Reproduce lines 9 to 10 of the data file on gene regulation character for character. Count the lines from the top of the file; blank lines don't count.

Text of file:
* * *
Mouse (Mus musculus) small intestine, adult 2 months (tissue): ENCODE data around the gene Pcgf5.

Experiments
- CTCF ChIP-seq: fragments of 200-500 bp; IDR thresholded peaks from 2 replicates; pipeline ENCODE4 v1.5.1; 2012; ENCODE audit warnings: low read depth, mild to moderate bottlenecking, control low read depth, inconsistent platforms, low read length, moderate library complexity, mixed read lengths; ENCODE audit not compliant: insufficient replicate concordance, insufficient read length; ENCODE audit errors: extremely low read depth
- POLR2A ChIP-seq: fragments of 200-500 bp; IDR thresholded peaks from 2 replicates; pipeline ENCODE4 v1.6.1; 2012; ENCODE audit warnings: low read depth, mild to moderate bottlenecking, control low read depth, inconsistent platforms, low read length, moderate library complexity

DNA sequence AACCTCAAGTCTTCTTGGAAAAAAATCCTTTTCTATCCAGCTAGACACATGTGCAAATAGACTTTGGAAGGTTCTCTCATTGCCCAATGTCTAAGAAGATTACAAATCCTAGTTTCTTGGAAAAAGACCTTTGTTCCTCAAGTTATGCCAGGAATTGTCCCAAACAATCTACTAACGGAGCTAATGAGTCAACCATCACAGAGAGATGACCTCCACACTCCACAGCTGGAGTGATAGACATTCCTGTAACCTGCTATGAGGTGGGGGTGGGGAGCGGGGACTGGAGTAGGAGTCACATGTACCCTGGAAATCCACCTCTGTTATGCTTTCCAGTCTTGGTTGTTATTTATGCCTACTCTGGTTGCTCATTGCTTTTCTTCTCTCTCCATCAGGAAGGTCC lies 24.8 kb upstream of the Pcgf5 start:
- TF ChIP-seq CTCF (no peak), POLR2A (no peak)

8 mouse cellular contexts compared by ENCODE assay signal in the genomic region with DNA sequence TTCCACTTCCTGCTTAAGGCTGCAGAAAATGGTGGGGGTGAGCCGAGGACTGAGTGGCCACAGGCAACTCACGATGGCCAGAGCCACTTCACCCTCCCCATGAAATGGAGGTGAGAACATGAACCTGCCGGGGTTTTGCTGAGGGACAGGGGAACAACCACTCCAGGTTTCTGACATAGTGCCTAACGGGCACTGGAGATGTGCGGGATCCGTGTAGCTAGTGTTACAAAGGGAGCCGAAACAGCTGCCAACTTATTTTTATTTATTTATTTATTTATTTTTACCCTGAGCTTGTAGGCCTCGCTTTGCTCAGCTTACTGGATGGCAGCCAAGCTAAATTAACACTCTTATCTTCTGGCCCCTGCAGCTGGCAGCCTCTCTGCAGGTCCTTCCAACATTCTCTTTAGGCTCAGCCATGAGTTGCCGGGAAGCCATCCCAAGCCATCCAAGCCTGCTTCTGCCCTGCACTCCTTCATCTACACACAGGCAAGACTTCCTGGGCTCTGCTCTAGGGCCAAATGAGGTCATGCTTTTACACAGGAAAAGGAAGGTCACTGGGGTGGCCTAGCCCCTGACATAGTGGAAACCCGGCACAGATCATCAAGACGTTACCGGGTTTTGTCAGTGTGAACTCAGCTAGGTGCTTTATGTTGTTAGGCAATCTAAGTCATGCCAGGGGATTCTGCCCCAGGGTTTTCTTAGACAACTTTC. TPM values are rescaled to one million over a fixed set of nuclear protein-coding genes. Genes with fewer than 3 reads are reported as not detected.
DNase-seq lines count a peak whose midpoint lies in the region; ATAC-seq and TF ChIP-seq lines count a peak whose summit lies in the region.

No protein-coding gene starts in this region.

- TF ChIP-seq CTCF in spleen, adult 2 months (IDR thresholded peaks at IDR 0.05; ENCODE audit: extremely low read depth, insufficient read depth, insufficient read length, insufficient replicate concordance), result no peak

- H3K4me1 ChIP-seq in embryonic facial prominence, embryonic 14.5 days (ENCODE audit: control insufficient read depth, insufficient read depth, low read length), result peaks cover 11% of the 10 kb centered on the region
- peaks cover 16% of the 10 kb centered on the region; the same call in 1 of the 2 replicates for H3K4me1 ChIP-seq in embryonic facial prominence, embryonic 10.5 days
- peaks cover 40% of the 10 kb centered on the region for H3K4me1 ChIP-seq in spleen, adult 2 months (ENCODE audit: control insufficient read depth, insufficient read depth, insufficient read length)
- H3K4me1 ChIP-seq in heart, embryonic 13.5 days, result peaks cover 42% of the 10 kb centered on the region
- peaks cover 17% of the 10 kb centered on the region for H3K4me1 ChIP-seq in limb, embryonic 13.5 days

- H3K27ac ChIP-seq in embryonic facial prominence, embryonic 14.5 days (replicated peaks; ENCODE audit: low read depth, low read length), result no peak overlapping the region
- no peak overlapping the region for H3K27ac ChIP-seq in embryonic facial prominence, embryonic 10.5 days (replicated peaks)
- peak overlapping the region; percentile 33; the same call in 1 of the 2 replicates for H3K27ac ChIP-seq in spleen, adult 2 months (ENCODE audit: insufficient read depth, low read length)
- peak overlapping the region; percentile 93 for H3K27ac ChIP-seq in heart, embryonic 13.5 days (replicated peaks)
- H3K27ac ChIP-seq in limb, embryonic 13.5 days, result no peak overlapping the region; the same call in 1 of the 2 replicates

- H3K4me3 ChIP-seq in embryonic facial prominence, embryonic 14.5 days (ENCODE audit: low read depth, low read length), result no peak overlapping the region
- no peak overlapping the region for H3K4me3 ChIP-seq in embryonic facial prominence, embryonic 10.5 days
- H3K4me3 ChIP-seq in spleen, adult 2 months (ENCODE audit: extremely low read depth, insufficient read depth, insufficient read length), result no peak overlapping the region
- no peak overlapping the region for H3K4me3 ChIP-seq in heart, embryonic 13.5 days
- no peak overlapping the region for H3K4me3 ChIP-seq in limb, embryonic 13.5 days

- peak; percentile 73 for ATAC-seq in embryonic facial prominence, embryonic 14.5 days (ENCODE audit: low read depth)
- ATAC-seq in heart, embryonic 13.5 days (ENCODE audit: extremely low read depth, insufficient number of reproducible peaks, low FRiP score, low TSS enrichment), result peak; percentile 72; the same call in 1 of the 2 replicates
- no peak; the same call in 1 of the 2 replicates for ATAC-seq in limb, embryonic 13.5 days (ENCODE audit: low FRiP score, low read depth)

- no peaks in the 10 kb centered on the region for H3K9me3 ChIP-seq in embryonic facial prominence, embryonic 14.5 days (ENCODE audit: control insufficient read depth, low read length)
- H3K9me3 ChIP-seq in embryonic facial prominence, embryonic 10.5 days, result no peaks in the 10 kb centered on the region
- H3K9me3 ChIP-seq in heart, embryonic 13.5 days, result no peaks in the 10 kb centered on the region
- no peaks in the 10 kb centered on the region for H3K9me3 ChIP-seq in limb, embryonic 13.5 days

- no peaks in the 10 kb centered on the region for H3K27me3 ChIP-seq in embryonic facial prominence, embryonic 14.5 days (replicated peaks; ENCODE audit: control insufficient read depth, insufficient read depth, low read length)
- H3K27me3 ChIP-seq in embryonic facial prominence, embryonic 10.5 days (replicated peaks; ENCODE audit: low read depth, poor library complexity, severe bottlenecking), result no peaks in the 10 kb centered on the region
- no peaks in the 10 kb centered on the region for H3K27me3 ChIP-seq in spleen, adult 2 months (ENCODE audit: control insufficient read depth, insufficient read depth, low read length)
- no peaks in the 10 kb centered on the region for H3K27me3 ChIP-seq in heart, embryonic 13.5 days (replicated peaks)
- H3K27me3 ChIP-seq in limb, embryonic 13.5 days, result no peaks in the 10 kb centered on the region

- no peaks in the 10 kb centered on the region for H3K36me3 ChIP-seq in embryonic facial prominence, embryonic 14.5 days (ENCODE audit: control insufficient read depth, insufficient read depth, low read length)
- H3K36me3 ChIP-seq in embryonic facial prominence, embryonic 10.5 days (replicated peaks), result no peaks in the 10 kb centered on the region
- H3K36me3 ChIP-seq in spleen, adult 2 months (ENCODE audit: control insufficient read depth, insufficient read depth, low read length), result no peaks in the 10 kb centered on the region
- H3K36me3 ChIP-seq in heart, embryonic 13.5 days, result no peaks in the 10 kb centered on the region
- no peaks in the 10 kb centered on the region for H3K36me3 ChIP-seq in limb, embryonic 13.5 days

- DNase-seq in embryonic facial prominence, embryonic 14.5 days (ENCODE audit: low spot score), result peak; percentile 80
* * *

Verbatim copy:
No protein-coding gene starts in this region.

- TF ChIP-seq CTCF in spleen, adult 2 months (IDR thresholded peaks at IDR 0.05; ENCODE audit: extremely low read depth, insufficient read depth, insufficient read length, insufficient replicate concordance), result no peak